Former House Parliamentarian Charles Johnson recently told a U.S. Capitol Historical Society audience that “gridlock is the regular order.” In all fairness, he might have added that gridlock is interrupted periodically by erratic bursts of legislative activity guided by irregular procedures.
Taken together, this stop-and-go form of lawmaking using convoluted procedures has elevated irregular order to the new normal in Congress. This is especially so, as Johnson observed in his talk, when the two chambers are divided between the parties.
Political scientist Barbara Sinclair takes a more ecumenical view of the situation: Instead of characterizing Congress as dysfunctional and gridlocked, she attributes these perceived failings to our democracy working as it should.
In a Boston University Law Review article, Sinclair argues that the “much maligned partisan polarization” stemming from “the strengthening and internal homogenization of the political parties ... has made possible the development of a strong and more activist party leadership that allows the majority to work its will.”
Obviously, when the two chambers are split between the parties, the battle of conflicting majority wills sometimes produces gridlock.
But, on balance, Sinclair sees the partisan sorting that has taken place in Congress as being beneficial to the institution because it has produced a system that is more open, inclusive, accountable and expeditious (at least in the House, to the majority party caucus).
She concedes, however, that this change has entailed costs — namely the loss of a committee system once characterized by expertise, deliberation, bipartisan harmony and productivity. That was consciously replaced by Democrats in the 1970s because the bipartisanship that existed on committees did not always reflect the majority will of the Democratic Caucus.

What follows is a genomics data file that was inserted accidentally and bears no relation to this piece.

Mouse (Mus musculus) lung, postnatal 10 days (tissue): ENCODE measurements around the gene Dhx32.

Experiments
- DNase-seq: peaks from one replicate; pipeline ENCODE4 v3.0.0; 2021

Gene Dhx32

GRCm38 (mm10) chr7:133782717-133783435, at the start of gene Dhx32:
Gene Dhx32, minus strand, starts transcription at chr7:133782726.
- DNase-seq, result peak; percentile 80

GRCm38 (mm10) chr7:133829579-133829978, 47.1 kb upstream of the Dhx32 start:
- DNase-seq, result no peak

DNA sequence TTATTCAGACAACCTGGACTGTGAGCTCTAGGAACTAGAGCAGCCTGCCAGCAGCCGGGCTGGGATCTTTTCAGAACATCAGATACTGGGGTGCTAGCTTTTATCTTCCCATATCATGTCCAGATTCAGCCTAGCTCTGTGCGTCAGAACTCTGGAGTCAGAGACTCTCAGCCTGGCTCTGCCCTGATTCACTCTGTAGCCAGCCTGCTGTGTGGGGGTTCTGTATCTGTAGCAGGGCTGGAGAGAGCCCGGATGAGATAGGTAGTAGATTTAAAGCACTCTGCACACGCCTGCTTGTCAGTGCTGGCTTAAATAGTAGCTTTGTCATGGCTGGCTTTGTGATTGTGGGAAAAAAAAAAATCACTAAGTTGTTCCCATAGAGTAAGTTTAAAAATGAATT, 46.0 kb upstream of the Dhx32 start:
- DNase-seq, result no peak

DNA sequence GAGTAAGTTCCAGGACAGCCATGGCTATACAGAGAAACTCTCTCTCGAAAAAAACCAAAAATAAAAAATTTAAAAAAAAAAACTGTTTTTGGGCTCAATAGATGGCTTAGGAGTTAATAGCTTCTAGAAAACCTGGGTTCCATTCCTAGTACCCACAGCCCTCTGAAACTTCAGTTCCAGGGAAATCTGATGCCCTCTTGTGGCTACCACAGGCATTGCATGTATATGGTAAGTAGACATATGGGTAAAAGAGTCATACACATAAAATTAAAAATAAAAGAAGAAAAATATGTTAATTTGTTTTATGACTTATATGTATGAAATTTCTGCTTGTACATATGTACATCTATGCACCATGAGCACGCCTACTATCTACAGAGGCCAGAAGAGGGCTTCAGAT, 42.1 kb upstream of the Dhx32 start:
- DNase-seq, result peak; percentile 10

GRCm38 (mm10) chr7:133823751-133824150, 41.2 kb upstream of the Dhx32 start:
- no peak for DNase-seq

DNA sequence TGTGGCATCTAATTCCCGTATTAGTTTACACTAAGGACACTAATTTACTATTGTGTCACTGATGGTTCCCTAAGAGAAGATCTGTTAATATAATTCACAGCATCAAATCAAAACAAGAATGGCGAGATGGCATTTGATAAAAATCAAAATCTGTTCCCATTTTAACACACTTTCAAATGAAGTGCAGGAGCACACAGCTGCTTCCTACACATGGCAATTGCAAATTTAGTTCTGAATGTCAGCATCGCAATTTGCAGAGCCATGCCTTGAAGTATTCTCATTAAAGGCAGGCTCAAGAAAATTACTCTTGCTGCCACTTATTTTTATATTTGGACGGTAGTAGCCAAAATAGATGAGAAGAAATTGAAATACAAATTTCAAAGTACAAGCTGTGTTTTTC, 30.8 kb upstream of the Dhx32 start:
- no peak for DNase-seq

This new partisanship did not start with Speaker Newt Gingrich (R-Ga.), as some have recently argued. He only pushed the accelerator.
In his Capitol Historical Society talk, Johnson quoted from his portion of the new preface to “Parliament and Congress,” co-authored with Sir William McKay, in which he laments the “retreat further away from the collegiality, spontaneity, openness and compromise that characterized earlier Congresses” and the fact that “little ‘institutional memory’ remained among Members to enable recall of those practices and norms.” Johnson went on to charge that the “increased partisanship and stalemate, motivated by the ‘win-every-vote’ mentality of House majorities,” and implemented through a variety of internal and external forces, have all contributed to the current condition of the House.
The irony is that both parties, when in the minority, promise a return to the (old) regular order if they capture majority control. However, upon regaining majority status, they soon forget their promises and ratchet up the irregular practices of their predecessors. We have seen this occur three times in the House: 1995, 2007 and 2011.
And while Speaker John Boehner (R-Ohio) has opened the floor more than the previous Democratic regime (e.g., 25 open-amendment floor rules in this Congress versus just one in the previous Democratic House), the demands of his Republican Conference colleagues seem to make it difficult for him to be as open and conciliatory as he would like.